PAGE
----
🎵 Donate any amount today and download 5 different Marketplace ringtones 🎵 Give Now

Help is on the way for national parks coping with climate change and understaffing

Aug 18, 2022
The recently signed climate bill allots almost $1 billion to help the parks system deal with natural disasters and the chronic lack of staff.
A man fishes in Iron Spring Creek in Yellowstone National Park after it was closed for over a week on June 22, 2022 in Yellowstone National Park, Wyoming. The park has been closed to all visitors due to severe flooding and roads damage. The park is having a limited opening today for the southern loop of the park.
George Frey/Getty Images

Inflation Reduction Act's climate change funding takes aim at environmental inequity

Aug 9, 2022
The bill, which has passed in the Senate and is up for a vote in the House this week, would allocate tens of billions to communities which suffer disproportionately from the effects of climate change.
Climate change is making heat waves more frequent and hotter with large swathes of the U.S. currently under excessive heat warnings.
Photo by Mario Tama/Getty Images

As wildfire disasters multiply, evacuation planning lags

Aug 8, 2022
Fires are unpredictable. They can spark anywhere, grow to any size and move in any direction, says Caroline Mimbs Nyce of The Atlantic.
Evacuated residents watch a fire burn a hillside in California. Wildfires are a relatively new form of disaster, says Caroline Mimbs Nyce, a staff writer at The Atlantic. "There's no playbook."
Robyn Beck/AFP via Getty Images

There's a boom in building warehouses, but what does that mean for the environment?

Aug 3, 2022
New warehouses can sometimes replace green space, which has climate implications.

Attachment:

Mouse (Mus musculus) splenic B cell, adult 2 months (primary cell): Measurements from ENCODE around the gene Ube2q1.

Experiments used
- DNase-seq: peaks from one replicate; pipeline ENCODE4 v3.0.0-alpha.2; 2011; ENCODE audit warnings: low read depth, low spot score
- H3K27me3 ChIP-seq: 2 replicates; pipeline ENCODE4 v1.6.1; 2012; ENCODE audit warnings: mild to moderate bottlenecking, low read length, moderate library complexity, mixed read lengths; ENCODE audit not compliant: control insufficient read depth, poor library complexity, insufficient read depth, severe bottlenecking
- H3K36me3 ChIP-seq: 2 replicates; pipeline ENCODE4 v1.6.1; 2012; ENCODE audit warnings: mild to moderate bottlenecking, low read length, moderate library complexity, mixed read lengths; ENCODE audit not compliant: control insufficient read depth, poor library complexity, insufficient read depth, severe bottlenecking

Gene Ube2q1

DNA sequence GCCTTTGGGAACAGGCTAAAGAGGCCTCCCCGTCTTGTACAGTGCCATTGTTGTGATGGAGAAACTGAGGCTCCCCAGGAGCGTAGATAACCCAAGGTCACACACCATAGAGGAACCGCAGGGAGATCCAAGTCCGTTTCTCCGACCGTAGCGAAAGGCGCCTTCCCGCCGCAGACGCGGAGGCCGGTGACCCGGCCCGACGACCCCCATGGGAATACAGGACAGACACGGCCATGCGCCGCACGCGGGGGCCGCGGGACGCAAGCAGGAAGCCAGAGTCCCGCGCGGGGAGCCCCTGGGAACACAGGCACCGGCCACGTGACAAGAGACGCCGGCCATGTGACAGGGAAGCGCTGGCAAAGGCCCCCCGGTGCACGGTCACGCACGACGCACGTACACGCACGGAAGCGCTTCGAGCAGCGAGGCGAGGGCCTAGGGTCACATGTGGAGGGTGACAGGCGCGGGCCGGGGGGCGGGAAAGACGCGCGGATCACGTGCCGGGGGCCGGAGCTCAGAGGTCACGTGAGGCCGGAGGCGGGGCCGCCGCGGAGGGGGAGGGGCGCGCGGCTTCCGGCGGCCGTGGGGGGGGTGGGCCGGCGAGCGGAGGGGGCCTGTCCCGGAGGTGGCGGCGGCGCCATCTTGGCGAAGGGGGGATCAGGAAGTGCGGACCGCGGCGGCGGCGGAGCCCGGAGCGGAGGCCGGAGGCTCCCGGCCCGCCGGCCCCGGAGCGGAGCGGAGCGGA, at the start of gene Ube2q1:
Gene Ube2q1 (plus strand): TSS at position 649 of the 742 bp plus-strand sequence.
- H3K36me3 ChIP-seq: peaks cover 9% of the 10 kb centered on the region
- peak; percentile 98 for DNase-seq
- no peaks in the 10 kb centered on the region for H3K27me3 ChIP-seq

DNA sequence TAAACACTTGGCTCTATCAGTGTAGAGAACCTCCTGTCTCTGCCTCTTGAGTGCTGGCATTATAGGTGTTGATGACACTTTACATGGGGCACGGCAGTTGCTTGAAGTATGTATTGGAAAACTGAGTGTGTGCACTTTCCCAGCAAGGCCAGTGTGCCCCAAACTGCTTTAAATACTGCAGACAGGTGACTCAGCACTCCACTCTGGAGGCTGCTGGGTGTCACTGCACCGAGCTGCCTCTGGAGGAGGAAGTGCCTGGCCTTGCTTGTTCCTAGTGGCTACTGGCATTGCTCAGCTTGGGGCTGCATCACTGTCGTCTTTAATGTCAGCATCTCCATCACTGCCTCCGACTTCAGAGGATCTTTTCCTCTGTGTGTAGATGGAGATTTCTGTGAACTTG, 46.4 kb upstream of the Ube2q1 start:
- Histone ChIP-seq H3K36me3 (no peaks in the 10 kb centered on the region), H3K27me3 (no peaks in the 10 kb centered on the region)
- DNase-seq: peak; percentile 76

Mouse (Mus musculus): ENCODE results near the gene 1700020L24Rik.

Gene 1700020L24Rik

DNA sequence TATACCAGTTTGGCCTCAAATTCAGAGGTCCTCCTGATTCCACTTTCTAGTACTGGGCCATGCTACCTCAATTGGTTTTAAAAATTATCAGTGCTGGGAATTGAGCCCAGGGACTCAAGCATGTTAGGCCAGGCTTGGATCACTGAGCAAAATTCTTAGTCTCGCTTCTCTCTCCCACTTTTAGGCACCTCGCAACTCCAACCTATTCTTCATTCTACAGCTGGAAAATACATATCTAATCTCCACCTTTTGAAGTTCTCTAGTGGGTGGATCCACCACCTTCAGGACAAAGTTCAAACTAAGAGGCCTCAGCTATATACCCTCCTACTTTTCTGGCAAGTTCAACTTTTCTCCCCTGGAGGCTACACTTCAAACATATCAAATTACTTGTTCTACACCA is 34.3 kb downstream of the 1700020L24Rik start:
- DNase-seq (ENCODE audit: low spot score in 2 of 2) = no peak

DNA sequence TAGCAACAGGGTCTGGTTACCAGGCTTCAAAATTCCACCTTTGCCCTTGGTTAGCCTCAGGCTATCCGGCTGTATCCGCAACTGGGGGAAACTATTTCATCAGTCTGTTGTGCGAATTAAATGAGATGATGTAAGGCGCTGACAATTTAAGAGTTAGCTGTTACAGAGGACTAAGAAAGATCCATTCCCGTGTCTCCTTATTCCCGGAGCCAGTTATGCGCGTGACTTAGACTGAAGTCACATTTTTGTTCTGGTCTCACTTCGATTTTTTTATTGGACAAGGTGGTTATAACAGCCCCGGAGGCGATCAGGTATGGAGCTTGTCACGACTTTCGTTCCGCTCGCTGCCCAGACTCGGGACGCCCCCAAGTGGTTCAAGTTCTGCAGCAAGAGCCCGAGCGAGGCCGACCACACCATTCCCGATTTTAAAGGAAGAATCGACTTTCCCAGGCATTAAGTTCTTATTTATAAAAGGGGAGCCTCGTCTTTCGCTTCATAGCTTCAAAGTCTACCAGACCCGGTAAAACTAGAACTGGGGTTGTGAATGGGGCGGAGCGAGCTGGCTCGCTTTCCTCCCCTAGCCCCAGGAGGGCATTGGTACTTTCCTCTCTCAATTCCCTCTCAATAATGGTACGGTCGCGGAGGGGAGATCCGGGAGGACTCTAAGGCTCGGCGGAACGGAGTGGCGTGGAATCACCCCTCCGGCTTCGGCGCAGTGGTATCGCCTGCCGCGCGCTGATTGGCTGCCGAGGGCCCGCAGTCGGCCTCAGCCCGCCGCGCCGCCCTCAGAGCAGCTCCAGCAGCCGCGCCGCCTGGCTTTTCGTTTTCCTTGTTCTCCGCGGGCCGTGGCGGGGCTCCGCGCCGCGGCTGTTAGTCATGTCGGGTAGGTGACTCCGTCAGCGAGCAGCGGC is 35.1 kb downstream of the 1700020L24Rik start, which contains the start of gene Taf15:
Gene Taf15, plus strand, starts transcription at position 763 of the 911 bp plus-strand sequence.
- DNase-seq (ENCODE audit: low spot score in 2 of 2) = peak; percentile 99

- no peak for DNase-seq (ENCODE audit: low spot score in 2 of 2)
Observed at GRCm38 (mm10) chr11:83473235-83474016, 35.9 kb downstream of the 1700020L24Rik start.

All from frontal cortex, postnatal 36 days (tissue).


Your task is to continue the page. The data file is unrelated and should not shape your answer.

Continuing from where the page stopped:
On a formerly forested lot, trees have been cut down to make way for development.
Emily Jones/WABE

Are businesses making a drop in the bucket for water security?

Aug 1, 2022
Pacific Institute President Jason Morrison, who also heads the CEO Water Mandate, says that companies can lead global action on water.
"The way that we're defining this...is not just about those water volumes, it's also about water quality, and also about access to water for the poor," Pacific Institute President Jason Morrison said about the business-led Water Resilience Coalition.
Justin Sullivan/Getty Images

Biden administration launches Heat.gov as extreme heat becomes more common

Aug 1, 2022
The government also boosts funding for a FEMA program to help communities prepare for extreme heat and other climate-related disasters.
While the government is taking steps to address the impacts of extreme heat, climate experts worry that the problem could worsen.
Spencer Platt/Getty Images

The promise and compromise of Senate Democrats' climate change legislation

Jul 29, 2022
Sen. Joe Manchin, D-W.Va.., announced that he would back the package Thursday after previously raising inflation concerns.
Sen. Joe Manchin, a West Virginia Democrat, said Thursday that he had agreed to support the Biden administration's climate change package.
Anna Moneymaker via Getty Images

For public good, not for profit.

Support fact-based, independent journalism with a gift to Marketplace today.

Senate climate bill includes incentives for new and used EVs

Jul 28, 2022
Demand for clean vehicles is strong in the U.S., but manufacturers are still hampered by supply chain issues.
The new bill would offer tax incentives for electric vehicle purchases to people who make $150,000 or less annually. Above, a Tesla charging station in Pasadena, California.
Mario Tama/Getty Images

Cities respond to rising heat ... with new hires

Jul 25, 2022
A few cities are hiring what's known as a "chief heat officer."
Tourists take selfies of themselves with popsicles during a heat wave in front of the Lincoln Memorial on July 22 in Washington, D.C.
Anna Moneymaker/Getty Images

California's wildfire season is approaching. How is the state preparing?

Jul 11, 2022
"You can pay kind of a lot to get us where we need to be on the front end of a disaster...or you could pay twice or three times as much to rebuild and recover," said Mark Ghilarducci, Director of the California Governor's Office of Emergency Services.
"You can pay kind of a lot to get us where we need to be on the front end of a disaster...or you could pay twice or three times as much to rebuild and recover," said Mark Ghilarducci,  Director of the California Governor's Office of Emergency Services.
David Odisho via Getty Images